Category Archives: Letter from the Co-Editors-In-Chief

Issue 11: Letter from the co-editors-in-chief


Dear Readers,

To those of you who have been loyal readers of our sometimes sassy column, we appreciate your readership.

When we first began writing this column, we didn’t know what to expect. However, as our fellow staff members contributed enticing but controversial content, we knew exactly what we’d discuss in our column each issue.

As we complete our third year here at Lawrence High, we feel lucky to have met so many excellent people, especially the staff members of “The Budget.” Although our staff is composed of a rather diverse group of individuals, we all share one goal in common: report the news, even when the facts are controversial at times.

And after multiple threats of lawsuits, angry tweets and personal statements of harassment, we still truly have no regrets about how we’ve run the newspaper this year. Although many individuals were unhappy with the content of newspaper (one administrator even deeming it a “tabloid”), we are proud to have won 38 individual awards.

After sacrificing a social life for the newspaper and staying after school nearly every day for the majority of our senior year, we’re so thrilled to see our hard work pay off. We editors-in-chief, alone, were the recipients of 18 of the individual awards.

But it would be impossible to have had such a successful newspaper without our amazing staff.

This year, our newspaper won the state journalism title for 6A schools by the Kansas Scholastic Press Association as well as the top Journalism Educators of Metropolitan Kansas City title above 36 other schools. As we finish the year as one of the top newspapers in the state, we are immensely proud of our staff and the work we’ve done this year.

While being the leaders of the newspaper was certainly one of the highlights of our high school experience, we were lucky to each be a part of many other interesting programs, sports and clubs Lawrence High has to offer.

Academically, we were able to take AP courses that would challenge us on a daily basis and prepare us for college. As Kendra goes off the Hendrix College in Conway, Arkansas and Ashley heads up the hill to the University of Kansas, we feel fully prepared for the new hurdles we’ll face in the next chapter of our lives.

Although our senior year and our experience in general at Lawrence High has been especially rewarding, we’ve been disappointed with how Senior Week has played out this year. Instead of allowing us to make our own name as the senior class of 2014, we were penalized for the actions of the senior class before us.

Even though some of the pranks were initially approved by the administrators, these pranks were soon retracted for little to no reason. For example, after only an hour of scooters being allowed in the hallways on Wednesday May 7, scooters were banned.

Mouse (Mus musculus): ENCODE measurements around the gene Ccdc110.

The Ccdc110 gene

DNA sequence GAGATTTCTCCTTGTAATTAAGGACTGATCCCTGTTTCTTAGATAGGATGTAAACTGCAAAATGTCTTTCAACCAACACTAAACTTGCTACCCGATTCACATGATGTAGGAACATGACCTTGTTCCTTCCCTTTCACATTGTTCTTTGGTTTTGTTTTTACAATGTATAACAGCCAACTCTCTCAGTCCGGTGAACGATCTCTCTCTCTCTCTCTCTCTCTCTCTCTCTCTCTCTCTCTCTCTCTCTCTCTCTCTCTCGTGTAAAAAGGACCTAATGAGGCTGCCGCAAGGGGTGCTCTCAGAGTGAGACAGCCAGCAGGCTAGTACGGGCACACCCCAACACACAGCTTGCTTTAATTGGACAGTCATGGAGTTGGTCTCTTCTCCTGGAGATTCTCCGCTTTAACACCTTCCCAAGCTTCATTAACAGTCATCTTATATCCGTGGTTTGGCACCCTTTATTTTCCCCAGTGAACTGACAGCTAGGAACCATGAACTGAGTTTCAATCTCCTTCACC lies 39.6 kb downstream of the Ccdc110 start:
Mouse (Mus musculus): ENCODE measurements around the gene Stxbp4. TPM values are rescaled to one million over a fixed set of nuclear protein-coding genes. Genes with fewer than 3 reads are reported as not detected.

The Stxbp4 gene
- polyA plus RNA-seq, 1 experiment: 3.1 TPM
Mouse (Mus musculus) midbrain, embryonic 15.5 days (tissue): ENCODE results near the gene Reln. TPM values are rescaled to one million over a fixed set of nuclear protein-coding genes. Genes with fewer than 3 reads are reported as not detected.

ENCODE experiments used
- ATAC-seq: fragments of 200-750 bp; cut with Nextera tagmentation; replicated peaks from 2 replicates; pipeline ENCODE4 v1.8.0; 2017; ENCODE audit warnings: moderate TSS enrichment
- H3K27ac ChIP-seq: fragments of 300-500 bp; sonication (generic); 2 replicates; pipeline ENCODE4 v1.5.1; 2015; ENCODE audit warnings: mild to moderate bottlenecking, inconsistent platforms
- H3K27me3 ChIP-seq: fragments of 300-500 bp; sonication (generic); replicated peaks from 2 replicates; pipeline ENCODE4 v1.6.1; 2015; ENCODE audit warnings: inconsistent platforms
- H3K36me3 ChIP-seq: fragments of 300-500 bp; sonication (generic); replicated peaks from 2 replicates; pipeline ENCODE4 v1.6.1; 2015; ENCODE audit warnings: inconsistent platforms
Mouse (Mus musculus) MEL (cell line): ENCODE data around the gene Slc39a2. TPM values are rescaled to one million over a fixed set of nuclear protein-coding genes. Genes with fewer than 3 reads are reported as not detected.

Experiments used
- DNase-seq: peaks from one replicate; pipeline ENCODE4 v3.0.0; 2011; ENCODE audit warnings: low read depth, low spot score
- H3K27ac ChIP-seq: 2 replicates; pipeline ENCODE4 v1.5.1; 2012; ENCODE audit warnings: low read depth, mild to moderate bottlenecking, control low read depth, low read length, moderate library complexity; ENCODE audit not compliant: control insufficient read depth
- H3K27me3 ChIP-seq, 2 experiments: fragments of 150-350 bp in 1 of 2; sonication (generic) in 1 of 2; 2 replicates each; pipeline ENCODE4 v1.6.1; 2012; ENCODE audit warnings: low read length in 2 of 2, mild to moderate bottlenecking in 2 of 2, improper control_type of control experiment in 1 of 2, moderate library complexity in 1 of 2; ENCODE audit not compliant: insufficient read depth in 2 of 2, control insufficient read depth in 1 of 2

The greatest danger with this senior activity was that teachers were ill-informed by administrators as to what would be happening that day. Some teachers embraces the students on wheels as harmless senior fun, while others seemed not to understand what was occurring. This illustrates a lack of communication between administrators and teachers, and not the dangers of seniors scootering.

While the so-called “pranks” this year were neither destructive or dangerous, these actions were viewed as such by administrators because of the actions of only a few individuals.

We urge next year’s seniors to enjoy their Senior Week thoroughly, but we also urge administrators to allow seniors some freedom and respect to make good choices on their own.

Being a good leader in our eyes means sticking to your decisions, but also admitting when you’re wrong. As we hand off the newspaper to the underclassmen in this final issue of “The Budget,” we respect the editor-in-chief for next year, Zia Kelly, enough to give her the freedom to run the newspaper in the way she desires. We have full confidence that the underclassmen will uphold the newspaper to our high standards and make us proud.


Kendra Schwartz and Ashley Hocking


Issue 10: Letter from the co-editors-in-chief


Dear Readers,

Although racial tensions don’t always run rampant in the halls of Lawrence High, racism is still inevitable here in Kansas.

In an effort to bridge the gap, the district allots a great sum of money to the Pacific Educational Group to instruct teachers regarding how to have “Courageous Conversations” about race. The goal of this program is to create equality and discuss racial disparities, but it has proven to have adverse effects.

One of the most difficult issues with this program is how it is being handled. Instead of teachers volunteering their time to participate in these workshops, teachers must find a substitute teacher for the day they attend. However, there isn’t a large enough budget and there aren’t enough substitutes for all of the teachers to be able to go.